29 Jul 2008 12:36am

@akarui: I think simplicity here is reduced to emptiness. Very critical for a religious building, because usually we aren't skilled in meditation techniques. A mass is a different thing...

~Kylie~ from Richmond, Australia

A very intersting and modern image, I love the colours!

29 Jul 2008 1:14am

@~Kylie~: Thanks, Kylie, much appreciated!

Lorraine from Gatineau, Canada

With No Love in your heart, doesn't really matter where you pray....If you know Love, doesn't really matter where you pray...of course from a 'photogenic' point a view as a photographer, i adore Old churches with the Magnificence of Jesus represented, but at the end, when all Is gone all that remains is Love, in the truest sense, in the spiritual sense...

29 Jul 2008 9:28am

@Lorraine: Just a few thoughts: 'Love' alone is not a surrogate nor an answer for every question you might have in your life. The idea of a loving God is quite new and came up with Christianity. But to reduce God alone to love isn't enough, just look how many possible answers there are to the old problem of evil. And you have to take into account that this is not a church made by laymen but by educated theologians; I would expect more theology in this church. Restricting religion to love and inwardness omits too many other important things in my opinion.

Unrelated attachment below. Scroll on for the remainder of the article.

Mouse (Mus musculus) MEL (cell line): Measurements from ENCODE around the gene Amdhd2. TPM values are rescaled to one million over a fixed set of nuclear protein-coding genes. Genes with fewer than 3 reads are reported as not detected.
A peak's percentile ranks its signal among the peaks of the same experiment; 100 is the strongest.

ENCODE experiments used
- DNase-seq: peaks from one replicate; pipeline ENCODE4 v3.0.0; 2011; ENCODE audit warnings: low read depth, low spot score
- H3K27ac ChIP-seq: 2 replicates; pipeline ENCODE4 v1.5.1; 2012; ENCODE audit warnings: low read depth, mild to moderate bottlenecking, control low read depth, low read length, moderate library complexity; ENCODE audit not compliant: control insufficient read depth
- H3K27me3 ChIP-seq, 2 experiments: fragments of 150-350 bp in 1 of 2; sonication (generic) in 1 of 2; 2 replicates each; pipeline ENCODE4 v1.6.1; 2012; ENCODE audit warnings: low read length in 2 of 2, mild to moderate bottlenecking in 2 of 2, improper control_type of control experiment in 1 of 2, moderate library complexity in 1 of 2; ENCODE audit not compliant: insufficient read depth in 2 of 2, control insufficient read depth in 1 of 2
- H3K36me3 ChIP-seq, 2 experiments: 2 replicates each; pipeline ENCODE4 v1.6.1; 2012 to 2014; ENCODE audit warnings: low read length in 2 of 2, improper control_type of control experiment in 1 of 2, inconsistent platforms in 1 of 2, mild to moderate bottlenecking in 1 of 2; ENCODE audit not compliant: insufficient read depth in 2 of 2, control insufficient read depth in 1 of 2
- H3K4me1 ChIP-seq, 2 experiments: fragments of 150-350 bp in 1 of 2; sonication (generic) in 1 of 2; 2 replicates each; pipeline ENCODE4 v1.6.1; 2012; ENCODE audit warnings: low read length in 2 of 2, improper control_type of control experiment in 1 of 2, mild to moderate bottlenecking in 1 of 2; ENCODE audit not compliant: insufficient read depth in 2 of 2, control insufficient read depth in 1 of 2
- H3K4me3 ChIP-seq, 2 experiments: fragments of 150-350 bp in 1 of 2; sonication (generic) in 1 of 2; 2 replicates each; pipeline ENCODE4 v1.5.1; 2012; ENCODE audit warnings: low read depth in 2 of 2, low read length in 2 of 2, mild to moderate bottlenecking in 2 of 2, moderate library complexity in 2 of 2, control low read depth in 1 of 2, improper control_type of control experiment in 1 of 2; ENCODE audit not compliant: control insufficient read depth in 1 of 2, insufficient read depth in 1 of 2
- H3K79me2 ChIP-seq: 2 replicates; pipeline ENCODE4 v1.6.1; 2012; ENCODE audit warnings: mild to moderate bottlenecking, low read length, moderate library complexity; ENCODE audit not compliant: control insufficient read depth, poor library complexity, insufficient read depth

Twelvebit from Victoria, United States

Maybe it's because you're from Europe, 'cause Manichaeism is all the rage over here. In fact, it's the purported basis of US foreign policy. I kind of like the image myself.

30 Jul 2008 11:13pm

@Twelvebit: I've also read about 'Manichaeism' in the US, but it would be is a rather poor definition if it would be narrowed to a "good against evil" schema. The original Manichaeism contained imaginations about powers of light and darkness and that glowing altar reminded me of this. But I doubt that there is any theological message in the design of that altar.

Japanalia from Yokohama, Japan

I enjoyed reading your essay-like presentation to this post! Taking about the shot, I like the way you composed it.....a well captured corner in a museum, this is what it makes me think of!

4 Aug 2008 8:03am

@Japanalia: Sort of, yes :-) Maybe I was a bit unfair as I photographed this place with my Catholic eye (I've done a ceiling shot that looks like a slap in the face compared to my shots of churches in Rome), but I couldn't make photos of it and leave it uncommented. Thank you :-)

Laurent from Lyon, France

this may not be the most common church, and maybe isn't what you should expect from such a place, thus I find the picture very interesting.
The framing is very good, the colors are also great. A little smell of the 70's. I really enjoy the simplicity of the shot.

5 Aug 2008 11:03am

@Laurent: You're still in a majority but the community of people who don't like this design is growing though. :-)

Jurgen from Germany

If you like, you can find more images of this church at this site:

25 May 2016 7:13am